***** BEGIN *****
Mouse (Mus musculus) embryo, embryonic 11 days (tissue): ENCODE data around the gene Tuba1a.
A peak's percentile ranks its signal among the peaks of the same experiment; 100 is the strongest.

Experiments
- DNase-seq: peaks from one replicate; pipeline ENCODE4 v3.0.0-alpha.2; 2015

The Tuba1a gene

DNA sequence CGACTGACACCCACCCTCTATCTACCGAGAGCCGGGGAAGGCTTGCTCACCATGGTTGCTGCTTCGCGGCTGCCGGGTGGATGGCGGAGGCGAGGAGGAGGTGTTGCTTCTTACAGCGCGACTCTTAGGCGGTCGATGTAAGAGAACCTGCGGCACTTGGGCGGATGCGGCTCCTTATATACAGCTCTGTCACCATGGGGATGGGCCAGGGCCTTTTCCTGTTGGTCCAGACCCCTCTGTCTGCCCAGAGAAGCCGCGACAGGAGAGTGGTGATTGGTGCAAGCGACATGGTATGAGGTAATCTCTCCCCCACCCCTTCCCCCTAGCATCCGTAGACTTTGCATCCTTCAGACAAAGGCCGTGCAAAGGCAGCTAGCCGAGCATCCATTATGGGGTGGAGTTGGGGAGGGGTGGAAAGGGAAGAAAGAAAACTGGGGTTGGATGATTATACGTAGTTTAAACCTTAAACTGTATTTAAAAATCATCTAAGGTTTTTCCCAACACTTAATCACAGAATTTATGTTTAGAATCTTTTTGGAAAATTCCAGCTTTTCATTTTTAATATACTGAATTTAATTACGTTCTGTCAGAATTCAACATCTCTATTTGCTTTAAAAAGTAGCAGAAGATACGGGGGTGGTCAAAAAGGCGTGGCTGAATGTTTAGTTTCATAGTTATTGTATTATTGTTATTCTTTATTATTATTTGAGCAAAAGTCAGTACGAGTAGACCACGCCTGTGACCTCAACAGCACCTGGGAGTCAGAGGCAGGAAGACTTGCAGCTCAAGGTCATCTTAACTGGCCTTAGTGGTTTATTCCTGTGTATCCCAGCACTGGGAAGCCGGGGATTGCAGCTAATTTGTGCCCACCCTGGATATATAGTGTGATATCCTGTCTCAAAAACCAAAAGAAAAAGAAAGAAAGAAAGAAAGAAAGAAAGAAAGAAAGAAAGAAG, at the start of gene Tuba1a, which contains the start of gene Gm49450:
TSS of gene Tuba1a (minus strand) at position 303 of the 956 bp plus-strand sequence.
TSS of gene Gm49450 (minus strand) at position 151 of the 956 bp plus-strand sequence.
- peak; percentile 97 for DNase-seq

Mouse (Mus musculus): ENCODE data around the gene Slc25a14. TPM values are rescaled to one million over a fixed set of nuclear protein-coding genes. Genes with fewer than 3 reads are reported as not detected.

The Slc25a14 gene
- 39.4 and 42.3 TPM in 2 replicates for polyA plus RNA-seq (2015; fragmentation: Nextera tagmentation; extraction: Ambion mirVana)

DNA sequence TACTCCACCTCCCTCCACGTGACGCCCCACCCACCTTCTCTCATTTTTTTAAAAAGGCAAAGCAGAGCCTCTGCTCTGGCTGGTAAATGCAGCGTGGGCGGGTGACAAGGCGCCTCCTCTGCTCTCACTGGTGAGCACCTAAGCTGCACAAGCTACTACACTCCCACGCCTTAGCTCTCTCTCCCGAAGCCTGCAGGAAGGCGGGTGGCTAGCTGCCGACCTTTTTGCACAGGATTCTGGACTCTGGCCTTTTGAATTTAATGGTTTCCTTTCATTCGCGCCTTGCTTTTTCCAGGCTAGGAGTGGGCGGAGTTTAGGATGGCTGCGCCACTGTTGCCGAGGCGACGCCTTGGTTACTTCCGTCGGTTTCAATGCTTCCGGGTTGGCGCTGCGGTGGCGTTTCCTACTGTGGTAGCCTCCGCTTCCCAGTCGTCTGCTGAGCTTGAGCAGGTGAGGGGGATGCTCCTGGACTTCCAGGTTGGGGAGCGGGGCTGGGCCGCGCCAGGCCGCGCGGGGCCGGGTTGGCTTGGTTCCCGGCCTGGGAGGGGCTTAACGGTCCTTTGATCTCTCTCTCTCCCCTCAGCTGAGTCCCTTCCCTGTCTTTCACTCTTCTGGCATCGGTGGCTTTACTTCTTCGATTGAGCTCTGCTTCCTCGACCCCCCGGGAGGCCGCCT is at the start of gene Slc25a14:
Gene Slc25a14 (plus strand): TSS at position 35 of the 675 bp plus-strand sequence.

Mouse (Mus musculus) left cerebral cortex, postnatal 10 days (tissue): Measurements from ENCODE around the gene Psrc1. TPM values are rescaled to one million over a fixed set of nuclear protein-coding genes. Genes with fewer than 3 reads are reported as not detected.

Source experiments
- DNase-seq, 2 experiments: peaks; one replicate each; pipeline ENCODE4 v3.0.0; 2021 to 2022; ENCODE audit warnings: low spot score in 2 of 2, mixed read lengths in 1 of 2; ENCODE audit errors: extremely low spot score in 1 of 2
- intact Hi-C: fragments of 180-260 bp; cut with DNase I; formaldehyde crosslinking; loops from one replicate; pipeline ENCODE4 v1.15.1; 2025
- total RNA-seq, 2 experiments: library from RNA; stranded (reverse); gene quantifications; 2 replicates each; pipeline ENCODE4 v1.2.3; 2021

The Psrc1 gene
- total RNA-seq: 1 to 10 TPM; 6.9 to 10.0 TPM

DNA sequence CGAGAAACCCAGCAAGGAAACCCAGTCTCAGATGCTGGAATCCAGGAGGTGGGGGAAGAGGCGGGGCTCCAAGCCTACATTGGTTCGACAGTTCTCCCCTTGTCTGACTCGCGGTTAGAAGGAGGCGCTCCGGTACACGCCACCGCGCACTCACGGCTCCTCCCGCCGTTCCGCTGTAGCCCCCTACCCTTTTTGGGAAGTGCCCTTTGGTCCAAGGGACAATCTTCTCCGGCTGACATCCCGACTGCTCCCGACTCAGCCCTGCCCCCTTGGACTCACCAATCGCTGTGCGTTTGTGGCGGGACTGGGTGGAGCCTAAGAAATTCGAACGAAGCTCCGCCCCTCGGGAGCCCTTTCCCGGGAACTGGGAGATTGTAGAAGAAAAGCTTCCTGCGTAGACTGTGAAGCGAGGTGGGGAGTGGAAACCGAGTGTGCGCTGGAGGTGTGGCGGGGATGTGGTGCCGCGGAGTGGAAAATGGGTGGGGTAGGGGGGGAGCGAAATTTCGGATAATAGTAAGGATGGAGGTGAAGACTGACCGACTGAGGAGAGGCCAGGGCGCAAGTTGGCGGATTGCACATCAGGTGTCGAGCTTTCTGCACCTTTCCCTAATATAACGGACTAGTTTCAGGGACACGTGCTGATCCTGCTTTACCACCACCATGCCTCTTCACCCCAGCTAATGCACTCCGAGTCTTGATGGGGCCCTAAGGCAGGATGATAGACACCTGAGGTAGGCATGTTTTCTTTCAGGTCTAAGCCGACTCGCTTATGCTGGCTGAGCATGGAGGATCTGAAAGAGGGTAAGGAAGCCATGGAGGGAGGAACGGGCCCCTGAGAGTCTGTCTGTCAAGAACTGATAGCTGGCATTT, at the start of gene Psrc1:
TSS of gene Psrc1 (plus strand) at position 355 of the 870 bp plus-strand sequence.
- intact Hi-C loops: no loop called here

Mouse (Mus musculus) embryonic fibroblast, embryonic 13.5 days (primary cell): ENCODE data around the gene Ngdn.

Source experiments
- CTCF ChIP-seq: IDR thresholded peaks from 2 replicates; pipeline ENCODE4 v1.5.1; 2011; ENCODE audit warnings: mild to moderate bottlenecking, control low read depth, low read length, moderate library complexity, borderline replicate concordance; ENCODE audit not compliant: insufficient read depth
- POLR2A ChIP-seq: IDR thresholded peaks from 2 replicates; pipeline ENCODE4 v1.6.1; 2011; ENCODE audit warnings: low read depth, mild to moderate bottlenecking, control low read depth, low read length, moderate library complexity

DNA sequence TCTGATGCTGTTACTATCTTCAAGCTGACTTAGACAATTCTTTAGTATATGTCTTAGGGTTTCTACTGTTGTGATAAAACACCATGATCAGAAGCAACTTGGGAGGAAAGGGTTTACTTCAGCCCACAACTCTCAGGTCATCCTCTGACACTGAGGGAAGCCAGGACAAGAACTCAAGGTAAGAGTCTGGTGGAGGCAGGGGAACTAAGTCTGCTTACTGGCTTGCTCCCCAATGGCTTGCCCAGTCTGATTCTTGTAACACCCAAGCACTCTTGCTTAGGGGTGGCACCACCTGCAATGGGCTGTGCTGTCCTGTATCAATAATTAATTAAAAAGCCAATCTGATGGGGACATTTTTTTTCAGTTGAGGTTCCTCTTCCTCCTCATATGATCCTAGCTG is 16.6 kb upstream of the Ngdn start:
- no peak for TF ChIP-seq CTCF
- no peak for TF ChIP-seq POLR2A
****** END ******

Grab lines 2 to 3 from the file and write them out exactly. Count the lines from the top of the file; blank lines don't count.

A peak's percentile ranks its signal among the peaks of the same experiment; 100 is the strongest.

Experiments